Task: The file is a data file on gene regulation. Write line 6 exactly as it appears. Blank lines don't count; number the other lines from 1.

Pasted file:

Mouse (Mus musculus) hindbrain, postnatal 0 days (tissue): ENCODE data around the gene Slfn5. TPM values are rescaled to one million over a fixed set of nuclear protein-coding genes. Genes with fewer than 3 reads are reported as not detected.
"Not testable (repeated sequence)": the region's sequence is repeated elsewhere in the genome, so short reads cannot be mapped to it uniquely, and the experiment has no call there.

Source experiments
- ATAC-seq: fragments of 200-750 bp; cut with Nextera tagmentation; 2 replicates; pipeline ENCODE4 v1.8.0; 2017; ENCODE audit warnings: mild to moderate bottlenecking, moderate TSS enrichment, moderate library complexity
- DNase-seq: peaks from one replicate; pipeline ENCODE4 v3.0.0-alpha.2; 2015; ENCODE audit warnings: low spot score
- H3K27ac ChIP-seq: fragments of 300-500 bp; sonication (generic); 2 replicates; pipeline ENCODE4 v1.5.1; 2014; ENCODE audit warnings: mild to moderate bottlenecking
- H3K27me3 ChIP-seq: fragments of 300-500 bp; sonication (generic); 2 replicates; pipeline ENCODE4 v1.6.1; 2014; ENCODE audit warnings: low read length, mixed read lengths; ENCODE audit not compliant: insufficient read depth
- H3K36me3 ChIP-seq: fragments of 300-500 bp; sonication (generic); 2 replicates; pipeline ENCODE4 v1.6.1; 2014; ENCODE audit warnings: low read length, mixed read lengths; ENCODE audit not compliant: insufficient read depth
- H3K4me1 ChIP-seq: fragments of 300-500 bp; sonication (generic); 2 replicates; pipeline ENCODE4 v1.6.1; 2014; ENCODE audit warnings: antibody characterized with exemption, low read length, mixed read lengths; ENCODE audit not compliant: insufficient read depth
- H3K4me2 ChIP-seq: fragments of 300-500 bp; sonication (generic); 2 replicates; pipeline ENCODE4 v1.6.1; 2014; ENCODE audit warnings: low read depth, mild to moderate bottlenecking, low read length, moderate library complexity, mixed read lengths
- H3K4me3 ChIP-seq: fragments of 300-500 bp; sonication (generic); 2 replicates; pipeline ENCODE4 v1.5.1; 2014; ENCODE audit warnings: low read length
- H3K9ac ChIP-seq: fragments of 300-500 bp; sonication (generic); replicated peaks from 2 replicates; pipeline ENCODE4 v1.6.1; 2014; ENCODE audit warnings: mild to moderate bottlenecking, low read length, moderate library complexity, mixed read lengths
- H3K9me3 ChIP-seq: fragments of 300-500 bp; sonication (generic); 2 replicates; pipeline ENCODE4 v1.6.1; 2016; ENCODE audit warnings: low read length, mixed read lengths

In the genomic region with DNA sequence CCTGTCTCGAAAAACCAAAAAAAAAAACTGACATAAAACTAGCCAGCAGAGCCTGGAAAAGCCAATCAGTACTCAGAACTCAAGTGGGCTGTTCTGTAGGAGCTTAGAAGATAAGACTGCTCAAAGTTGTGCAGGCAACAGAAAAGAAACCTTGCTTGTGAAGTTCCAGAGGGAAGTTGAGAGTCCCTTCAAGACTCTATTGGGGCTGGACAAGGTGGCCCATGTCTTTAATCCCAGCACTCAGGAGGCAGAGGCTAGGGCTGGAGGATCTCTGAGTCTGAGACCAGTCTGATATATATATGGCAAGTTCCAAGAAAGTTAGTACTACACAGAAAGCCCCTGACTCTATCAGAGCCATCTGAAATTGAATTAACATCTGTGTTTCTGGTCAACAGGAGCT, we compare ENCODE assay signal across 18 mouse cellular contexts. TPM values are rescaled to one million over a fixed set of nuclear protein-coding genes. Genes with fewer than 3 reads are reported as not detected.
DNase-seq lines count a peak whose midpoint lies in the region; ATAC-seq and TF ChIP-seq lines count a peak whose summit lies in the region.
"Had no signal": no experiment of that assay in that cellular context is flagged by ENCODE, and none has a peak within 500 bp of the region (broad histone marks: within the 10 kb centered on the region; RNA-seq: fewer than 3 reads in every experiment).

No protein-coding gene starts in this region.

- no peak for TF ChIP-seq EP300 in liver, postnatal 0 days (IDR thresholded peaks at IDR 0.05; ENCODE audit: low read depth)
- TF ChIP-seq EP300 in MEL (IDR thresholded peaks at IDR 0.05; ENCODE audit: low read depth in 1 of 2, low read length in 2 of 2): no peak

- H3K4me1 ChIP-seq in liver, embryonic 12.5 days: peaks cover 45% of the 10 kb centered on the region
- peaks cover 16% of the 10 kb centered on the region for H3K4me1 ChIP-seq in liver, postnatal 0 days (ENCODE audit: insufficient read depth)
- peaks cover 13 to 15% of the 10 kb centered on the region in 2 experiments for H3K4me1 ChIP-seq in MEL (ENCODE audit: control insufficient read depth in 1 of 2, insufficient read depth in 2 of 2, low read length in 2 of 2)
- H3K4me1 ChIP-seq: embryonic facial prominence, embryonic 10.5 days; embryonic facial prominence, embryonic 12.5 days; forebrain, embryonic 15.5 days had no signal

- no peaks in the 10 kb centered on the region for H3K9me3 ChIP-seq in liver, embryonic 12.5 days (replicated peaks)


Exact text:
- H3K27ac ChIP-seq: fragments of 300-500 bp; sonication (generic); 2 replicates; pipeline ENCODE4 v1.5.1; 2014; ENCODE audit warnings: mild to moderate bottlenecking